Sub-project 1: Corpuscularian Natural Philosophy: Transformation, Development and Neo-Platonic Hybridization of Naturalism in Early Modern English Philosophy (Dr. Lutz Bergemann)

 

The engagement with Epicurus reflects crucial seventeenth-century controversies in all discourses relevant for the new sciences — cosmology, physics, psychology, theology, and politics. Thomas Creech’s polemic against Thomas Hobbes’s allegedly atheistic atomism which seemed to liken him to Lucretius, is already present in the works of the so-called Cambridge Platonists. While the Cambridge Platonists chastise Hobbesian atheism, they also absorb elements of Epicurean atomism and the explanation it provides for natural phenomena to the extent that they were suspected of Epicureanism themselves. The title of Henry More’s Democritus Platonissans already implies the hybridization of Epicurean and Platonic axioms. This project aims to elucidate how the rise of atomistic thought in seventeenth-century England is furthered by the complex interaction of the seemingly antagonistic Epicurean and Platonist natural philosophies. As such, this process is understood and described as the transformation of ancient philosophical notions within the early modern context of the new sciences.

 

Sub-project 2: In the Garden: Neo-Platonic-Epicurean Cultivations of the Natural in Seventeenth-Century English Literature and Music (Dr. des Cornelia Wilde)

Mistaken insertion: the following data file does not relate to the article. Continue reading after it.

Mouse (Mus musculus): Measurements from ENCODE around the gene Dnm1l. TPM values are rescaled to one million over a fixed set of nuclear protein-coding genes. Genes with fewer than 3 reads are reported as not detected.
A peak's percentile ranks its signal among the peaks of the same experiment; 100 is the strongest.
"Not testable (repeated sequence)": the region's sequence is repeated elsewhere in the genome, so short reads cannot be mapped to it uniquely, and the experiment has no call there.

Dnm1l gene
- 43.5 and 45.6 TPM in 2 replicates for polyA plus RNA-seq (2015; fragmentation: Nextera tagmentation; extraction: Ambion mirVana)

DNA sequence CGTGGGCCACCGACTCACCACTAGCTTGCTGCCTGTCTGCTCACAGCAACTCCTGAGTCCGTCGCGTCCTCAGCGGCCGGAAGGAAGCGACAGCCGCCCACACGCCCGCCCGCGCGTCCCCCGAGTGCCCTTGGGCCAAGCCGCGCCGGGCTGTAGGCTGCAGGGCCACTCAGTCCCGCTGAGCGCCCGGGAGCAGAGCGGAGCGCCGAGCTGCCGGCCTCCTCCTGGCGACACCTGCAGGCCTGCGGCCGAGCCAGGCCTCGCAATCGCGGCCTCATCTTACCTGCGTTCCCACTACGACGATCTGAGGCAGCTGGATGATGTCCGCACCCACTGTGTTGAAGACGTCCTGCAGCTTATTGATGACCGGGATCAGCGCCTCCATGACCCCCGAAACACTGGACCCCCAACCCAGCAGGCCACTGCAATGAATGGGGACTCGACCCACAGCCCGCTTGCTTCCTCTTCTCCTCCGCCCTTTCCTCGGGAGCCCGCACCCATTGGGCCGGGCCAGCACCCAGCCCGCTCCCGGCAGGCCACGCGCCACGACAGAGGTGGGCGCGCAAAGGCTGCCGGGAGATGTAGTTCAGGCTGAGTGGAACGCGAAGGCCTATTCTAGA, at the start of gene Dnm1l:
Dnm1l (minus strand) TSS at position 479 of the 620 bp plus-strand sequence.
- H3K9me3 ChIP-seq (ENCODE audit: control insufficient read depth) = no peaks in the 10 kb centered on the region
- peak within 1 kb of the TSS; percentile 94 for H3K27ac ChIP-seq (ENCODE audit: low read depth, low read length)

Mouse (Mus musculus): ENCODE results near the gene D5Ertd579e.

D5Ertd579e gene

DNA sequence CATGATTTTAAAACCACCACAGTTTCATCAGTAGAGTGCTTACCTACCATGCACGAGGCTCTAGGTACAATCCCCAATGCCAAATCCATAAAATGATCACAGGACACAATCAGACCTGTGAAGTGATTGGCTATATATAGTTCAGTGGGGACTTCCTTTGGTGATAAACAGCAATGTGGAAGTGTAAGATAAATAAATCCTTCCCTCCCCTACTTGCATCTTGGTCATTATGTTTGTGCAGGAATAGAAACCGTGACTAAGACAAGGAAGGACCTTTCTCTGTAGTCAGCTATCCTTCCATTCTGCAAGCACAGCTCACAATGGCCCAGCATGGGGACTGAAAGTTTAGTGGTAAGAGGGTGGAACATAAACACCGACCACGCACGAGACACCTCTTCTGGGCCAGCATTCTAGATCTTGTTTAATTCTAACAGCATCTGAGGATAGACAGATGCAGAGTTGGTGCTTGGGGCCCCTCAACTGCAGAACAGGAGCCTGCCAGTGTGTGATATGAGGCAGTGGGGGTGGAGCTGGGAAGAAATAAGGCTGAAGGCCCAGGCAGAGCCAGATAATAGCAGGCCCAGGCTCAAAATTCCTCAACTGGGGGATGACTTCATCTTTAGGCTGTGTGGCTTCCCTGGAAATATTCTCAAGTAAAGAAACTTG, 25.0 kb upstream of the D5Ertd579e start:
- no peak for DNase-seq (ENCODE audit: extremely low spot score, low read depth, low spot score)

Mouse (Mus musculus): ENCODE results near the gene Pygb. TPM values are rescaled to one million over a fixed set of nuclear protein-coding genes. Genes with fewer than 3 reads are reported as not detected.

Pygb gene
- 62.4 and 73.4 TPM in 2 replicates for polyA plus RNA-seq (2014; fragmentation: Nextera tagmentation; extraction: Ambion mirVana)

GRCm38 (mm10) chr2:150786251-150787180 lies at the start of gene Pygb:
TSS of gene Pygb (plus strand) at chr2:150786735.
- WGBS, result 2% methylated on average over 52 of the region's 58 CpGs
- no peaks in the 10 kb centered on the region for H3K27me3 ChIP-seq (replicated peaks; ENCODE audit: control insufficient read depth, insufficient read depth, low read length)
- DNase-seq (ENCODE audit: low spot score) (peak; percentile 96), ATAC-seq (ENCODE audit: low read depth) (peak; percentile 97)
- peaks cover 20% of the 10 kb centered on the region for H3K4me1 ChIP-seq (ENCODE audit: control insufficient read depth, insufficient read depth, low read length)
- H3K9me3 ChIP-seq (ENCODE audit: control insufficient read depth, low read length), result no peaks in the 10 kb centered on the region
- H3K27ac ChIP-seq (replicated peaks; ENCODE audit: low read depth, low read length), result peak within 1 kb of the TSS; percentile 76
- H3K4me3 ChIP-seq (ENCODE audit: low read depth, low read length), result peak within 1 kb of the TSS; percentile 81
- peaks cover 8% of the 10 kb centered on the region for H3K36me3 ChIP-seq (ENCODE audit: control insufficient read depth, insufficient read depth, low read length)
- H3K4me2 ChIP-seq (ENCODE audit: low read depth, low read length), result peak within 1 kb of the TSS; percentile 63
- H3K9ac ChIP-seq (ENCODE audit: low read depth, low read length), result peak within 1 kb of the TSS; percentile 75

Platonists are experts in dealing with invisible phenomena and veiled truths, whereas Epicureans are versed in the study of that which is sensually perceptible. Music is an art form and an aesthetic phenomenon that connects early modern Neo-Platonist, metaphysical and atomistic-naturalistic discourses insofar as it is conceived as an abstract principle of harmonic order and offers aesthetic and sensuous experience at the same time. The locus classicus for the idea of a harmony of the spheres is the Platonic creation myth of Plato’s Timaeus. This idea, however, co-exists with the notion of a ”casual dance of foppish atoms” (Hutchinson 1675). Music is even accorded the function to harmonise the “jarring seeds of Matter” (Brady, “An Ode on St. Cecilia’s Day”, 1692). In musicological, poetic, and dramatic texts (e.g. Robert Fludd, John Milton and John Dryden), music is concurrently perceived of as harmonic order and an acoustic phenomenon entailing the danger of sensual dissolution as an effect on the human precariously poised between this-worldly materialism and other-worldly spirituality. John Evelyn, Christian Neo-Platonist and translator of Lucretius, idealises the use of music as an anagogical force, transporting the listener through an aesthetic experience from the materiality and sensuousness of this world into higher and more intellectual spheres of reality. Evelyn envisages a life in an artistically cultivated, music-filled – Epicurean – garden, Neo-Platonically understood as the material representation of an immaterial reality – as a place that comes closest to the ideals of the pastoral Golden Age. In such a garden, inspired by aesthetically pleasing music, humans are enabled to transcend mere Epicurean sensuality.